9. Jesus is born in Bethlehem: Luke 2:1-7
Caesar Augustus was ruler of the Roman Empire between 27 B.C. to A.D. 14. God used a secular ruler to fulfill the prophecy of Micah 5:2. In the Roman Empire the census was taken every fourteen years for military and tax purposes. Joseph ancestral home was Bethlehem. Joseph was a descendant of David (1:27) who was born in Bethlehem. So they needed to go from Nazareth to Bethlehem (means "house of bread"). Usually it was just the Jewish male, but he traveled with Mary because she was so near to delivering her baby. Tradition tells us that Jesus was born in a cave near the inn. He was wrapped in strips of cloth which was a practice at that time for keeping limbs straight and protected.
10. Shepherds visit Jesus: Luke 2:8-20
How wonderful that angels would appear to poor, outcast shepherds. Their work made them ceremonially unclean. God calls the poor and lowly to Himself (Luke 1:51-53; 1 Corinthians 1:26-29). This baby was also the Good Shepherd (John 10) and Lamb of God who would take away the sins of the world (John 1:29).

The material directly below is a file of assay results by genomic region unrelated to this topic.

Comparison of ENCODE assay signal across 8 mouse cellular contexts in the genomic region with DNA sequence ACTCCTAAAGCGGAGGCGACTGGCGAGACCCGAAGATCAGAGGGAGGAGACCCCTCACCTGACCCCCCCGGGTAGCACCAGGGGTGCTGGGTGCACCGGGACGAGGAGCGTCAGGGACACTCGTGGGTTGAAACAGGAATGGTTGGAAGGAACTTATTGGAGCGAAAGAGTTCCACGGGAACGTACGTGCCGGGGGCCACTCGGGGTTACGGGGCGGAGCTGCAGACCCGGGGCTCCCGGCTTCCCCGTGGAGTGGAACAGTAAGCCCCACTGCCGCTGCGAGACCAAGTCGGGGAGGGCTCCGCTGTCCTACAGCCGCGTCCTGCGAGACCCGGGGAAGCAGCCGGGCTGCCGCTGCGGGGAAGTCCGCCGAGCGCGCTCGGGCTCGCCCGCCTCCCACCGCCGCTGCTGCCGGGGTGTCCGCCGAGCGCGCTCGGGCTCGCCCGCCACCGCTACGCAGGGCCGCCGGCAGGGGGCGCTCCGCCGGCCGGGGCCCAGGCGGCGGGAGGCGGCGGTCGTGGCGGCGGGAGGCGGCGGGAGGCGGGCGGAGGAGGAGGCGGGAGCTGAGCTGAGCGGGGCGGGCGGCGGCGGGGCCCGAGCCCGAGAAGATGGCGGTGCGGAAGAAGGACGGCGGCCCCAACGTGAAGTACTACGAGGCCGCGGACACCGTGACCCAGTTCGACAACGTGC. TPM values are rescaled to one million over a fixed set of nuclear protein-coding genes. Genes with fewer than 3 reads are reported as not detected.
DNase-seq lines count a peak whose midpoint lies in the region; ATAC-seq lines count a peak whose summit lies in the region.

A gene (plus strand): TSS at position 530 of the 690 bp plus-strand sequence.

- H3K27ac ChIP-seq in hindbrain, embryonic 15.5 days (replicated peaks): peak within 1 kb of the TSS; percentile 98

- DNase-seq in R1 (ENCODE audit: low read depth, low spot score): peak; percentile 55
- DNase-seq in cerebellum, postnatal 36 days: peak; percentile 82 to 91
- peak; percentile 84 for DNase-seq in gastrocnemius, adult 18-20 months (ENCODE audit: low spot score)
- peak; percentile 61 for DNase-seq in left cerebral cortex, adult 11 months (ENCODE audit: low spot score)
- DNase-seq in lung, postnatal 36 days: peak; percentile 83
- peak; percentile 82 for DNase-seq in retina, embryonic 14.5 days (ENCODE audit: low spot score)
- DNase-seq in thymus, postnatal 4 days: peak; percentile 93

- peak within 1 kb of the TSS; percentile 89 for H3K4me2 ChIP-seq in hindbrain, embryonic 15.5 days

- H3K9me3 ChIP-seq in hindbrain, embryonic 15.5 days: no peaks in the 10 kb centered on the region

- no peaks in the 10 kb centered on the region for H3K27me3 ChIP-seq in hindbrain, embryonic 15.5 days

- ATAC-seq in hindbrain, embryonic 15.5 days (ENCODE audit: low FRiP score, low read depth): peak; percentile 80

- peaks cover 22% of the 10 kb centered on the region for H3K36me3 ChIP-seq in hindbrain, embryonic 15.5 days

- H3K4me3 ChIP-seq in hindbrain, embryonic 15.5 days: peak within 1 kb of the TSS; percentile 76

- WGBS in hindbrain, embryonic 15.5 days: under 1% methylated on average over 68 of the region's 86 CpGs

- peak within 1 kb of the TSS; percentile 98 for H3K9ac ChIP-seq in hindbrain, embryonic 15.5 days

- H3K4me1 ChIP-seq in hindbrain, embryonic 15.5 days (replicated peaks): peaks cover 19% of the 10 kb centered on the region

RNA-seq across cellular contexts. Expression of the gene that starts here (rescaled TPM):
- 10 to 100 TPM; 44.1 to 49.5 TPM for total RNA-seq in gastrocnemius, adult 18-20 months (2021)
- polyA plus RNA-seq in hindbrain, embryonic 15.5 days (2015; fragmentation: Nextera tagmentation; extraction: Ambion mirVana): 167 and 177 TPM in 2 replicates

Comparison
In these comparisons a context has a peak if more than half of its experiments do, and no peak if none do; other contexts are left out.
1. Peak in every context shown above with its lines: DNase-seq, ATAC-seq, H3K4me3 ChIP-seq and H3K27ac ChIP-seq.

The Adoration of the Shepherds by Matthias Stom (fl. 1615–1649)
[Public domain], via Wikimedia Commons
Then a multitude of angels came praising God and announcing PEACE. Even though the Roman Peace ("Pax Romana") had been in effect since 27 B.C., there was really no peace. The Stoic philosopher, Epictetus, (A.D. 55 - A.D. 135) once said:
While the emperor may give peace from war on land and sea, he is unable to give peace from passion, grief, and envy. He cannot give peace of heart for which man yearns more than even for outward peace.
(The Bible Exposition Commentary: Volume 1, p. 176)The Hebrew word for peace, Shalom, that is translated as eirḗnē in the Septuagint (Greek translation of the Old Testament), "has to denote, not merely rest, but a state of well-being or wholeness [emphasis mine], so that one can even be said to die in peace (as distinct from suffering violence). Nor is this well-being restricted to material welfare" (Theological dictionary of the New Testament, p. 208).
Let this all wash over you and soak in deeply. It is so easy to just gloss over this because you hear this so many times during Christmas. Jesus is our Peace! It is amazing!
Hans Holbein the Elder [Public domain],